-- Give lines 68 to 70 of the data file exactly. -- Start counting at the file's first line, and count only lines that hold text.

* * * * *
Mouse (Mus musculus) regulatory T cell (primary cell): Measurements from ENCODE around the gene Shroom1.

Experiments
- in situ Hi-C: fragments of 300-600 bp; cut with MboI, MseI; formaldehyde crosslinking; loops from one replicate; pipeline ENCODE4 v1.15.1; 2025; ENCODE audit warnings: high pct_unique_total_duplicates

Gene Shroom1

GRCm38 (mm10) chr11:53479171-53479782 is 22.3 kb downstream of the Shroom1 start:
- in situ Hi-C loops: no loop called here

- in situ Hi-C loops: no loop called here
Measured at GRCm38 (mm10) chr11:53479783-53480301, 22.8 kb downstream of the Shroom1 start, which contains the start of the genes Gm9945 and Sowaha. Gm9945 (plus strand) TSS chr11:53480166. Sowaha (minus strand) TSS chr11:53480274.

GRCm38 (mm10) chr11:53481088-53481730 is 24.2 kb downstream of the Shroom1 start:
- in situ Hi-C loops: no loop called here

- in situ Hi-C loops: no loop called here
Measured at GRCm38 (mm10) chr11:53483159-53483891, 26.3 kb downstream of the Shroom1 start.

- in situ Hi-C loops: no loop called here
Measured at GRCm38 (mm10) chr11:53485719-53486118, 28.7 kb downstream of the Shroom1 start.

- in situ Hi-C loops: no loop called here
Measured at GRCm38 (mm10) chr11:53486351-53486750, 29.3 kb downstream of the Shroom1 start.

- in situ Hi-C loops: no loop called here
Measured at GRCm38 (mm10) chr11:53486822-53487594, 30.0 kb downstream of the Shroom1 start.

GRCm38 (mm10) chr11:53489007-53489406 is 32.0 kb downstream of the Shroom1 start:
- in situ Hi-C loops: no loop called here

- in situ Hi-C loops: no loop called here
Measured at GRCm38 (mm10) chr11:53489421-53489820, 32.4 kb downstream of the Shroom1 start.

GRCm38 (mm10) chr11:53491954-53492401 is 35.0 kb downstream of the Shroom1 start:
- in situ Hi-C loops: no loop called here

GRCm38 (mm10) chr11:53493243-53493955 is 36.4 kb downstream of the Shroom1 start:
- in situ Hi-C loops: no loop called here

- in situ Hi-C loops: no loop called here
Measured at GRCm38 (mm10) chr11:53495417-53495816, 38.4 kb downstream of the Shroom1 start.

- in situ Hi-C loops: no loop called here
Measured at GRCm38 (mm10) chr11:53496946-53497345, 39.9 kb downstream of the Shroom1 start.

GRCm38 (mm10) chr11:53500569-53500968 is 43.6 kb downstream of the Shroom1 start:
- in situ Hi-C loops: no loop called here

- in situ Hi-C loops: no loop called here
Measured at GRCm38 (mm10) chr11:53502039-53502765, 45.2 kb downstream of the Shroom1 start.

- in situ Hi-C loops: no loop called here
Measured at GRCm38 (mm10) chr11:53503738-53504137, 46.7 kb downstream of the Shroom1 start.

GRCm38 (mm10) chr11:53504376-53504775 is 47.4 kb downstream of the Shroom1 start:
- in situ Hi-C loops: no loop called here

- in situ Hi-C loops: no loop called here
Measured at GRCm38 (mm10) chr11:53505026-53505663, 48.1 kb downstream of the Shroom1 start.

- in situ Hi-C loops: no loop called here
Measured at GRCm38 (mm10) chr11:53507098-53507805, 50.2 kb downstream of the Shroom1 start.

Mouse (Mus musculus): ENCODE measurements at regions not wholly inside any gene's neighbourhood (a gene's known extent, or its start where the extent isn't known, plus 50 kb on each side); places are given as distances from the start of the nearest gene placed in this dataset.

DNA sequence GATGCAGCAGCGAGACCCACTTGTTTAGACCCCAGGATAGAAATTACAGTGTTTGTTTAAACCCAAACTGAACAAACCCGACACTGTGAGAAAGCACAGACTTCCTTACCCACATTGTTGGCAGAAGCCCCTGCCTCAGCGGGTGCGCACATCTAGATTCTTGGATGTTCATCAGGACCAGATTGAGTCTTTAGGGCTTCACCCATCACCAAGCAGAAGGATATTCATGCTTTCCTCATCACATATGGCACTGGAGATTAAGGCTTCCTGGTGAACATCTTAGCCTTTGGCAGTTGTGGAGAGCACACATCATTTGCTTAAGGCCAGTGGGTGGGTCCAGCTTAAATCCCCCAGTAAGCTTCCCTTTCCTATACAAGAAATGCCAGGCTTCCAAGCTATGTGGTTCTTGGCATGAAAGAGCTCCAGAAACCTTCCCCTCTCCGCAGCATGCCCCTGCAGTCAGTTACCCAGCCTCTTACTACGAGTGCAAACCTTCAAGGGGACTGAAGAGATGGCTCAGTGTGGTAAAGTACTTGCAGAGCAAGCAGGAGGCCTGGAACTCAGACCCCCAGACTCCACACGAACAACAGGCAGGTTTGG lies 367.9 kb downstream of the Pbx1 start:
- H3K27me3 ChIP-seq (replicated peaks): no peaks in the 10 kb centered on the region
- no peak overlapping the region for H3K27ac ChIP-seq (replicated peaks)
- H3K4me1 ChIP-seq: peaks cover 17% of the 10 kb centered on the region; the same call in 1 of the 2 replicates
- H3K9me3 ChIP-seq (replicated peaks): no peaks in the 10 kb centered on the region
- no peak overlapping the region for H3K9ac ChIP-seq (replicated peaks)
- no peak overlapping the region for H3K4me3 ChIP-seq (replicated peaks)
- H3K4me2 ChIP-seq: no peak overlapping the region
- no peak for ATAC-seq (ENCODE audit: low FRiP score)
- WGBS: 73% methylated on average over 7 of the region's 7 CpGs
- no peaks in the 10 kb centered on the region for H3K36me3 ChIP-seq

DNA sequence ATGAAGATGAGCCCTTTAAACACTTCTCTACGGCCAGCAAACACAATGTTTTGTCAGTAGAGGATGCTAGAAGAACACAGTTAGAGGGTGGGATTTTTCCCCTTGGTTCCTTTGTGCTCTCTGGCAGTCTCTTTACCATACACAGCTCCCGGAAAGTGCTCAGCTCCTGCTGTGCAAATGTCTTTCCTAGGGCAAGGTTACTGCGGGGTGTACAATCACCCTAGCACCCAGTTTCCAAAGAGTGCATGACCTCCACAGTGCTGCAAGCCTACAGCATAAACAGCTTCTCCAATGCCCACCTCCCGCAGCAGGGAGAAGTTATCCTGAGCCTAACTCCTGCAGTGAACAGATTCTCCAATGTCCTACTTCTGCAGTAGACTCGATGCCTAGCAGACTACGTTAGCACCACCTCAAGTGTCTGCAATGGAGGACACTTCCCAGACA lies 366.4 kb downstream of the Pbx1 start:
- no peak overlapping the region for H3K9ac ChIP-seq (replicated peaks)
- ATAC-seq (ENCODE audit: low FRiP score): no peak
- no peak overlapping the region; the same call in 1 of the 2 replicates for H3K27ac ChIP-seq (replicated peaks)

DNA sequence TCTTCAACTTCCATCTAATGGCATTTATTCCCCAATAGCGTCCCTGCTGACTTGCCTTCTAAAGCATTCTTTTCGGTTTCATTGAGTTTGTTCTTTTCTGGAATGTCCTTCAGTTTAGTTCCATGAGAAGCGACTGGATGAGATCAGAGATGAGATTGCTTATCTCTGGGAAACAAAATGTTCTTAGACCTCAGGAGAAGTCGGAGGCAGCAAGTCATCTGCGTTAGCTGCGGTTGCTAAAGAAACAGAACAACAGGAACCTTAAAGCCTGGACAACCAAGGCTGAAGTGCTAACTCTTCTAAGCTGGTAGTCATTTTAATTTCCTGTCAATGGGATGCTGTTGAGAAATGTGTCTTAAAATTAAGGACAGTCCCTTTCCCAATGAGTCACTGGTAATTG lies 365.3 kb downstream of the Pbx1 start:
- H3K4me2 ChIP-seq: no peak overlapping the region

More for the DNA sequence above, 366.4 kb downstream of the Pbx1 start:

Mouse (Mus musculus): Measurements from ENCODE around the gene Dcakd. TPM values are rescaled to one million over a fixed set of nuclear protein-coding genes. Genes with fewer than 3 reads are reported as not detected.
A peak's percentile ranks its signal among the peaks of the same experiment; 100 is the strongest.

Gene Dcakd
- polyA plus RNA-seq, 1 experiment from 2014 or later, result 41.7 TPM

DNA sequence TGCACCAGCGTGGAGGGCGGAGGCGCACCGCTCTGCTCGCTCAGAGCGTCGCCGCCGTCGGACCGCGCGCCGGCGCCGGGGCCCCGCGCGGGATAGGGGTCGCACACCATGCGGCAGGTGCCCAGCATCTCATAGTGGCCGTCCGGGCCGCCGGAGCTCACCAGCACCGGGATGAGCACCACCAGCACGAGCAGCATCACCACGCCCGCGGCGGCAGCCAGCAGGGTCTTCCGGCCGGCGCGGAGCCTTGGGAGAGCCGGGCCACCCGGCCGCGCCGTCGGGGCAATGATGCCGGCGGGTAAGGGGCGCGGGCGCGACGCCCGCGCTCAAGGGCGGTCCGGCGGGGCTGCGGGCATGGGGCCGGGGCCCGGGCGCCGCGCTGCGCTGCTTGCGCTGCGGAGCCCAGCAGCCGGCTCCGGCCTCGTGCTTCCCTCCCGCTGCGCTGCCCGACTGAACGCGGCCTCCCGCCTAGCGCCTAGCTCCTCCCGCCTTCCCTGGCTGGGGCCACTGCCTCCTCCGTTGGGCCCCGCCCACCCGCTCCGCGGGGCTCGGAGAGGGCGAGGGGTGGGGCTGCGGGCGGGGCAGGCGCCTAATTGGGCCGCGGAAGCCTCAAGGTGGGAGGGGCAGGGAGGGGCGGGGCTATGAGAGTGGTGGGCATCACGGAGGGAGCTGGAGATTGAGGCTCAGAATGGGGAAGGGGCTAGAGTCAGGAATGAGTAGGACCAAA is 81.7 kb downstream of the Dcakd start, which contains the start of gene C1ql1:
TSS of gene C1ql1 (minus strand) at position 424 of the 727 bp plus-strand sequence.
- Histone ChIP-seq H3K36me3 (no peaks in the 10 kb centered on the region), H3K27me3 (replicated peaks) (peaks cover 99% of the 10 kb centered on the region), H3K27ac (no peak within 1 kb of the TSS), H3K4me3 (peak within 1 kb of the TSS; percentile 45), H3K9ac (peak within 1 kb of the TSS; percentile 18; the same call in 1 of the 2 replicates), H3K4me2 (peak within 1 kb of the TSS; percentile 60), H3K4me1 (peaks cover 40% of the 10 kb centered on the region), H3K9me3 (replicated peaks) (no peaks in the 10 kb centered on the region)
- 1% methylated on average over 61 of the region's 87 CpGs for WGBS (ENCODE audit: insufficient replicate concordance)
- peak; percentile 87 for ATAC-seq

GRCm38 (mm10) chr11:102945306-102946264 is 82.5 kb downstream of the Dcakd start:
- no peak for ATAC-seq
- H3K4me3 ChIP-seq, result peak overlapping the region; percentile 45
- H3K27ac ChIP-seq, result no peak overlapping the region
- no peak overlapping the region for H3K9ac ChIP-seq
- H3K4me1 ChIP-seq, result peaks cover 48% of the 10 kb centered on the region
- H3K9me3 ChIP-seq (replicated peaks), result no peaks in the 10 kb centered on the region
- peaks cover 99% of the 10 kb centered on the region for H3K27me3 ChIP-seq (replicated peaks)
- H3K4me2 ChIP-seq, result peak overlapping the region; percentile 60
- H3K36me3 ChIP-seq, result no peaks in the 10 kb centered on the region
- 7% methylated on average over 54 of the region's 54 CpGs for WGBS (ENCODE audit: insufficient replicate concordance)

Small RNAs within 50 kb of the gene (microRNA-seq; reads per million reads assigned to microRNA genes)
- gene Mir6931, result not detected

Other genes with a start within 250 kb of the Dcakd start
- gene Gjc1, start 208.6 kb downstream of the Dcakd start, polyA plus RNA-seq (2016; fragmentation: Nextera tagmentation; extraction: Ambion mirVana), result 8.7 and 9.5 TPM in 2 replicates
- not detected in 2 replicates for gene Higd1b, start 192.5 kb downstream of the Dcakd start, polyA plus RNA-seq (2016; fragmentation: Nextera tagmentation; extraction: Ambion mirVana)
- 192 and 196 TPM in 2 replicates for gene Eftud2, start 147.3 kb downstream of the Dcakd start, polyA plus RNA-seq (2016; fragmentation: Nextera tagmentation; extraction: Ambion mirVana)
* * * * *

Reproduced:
- Histone ChIP-seq H3K36me3 (no peaks in the 10 kb centered on the region), H3K27me3 (replicated peaks) (peaks cover 99% of the 10 kb centered on the region), H3K27ac (no peak within 1 kb of the TSS), H3K4me3 (peak within 1 kb of the TSS; percentile 45), H3K9ac (peak within 1 kb of the TSS; percentile 18; the same call in 1 of the 2 replicates), H3K4me2 (peak within 1 kb of the TSS; percentile 60), H3K4me1 (peaks cover 40% of the 10 kb centered on the region), H3K9me3 (replicated peaks) (no peaks in the 10 kb centered on the region)
- 1% methylated on average over 61 of the region's 87 CpGs for WGBS (ENCODE audit: insufficient replicate concordance)
- peak; percentile 87 for ATAC-seq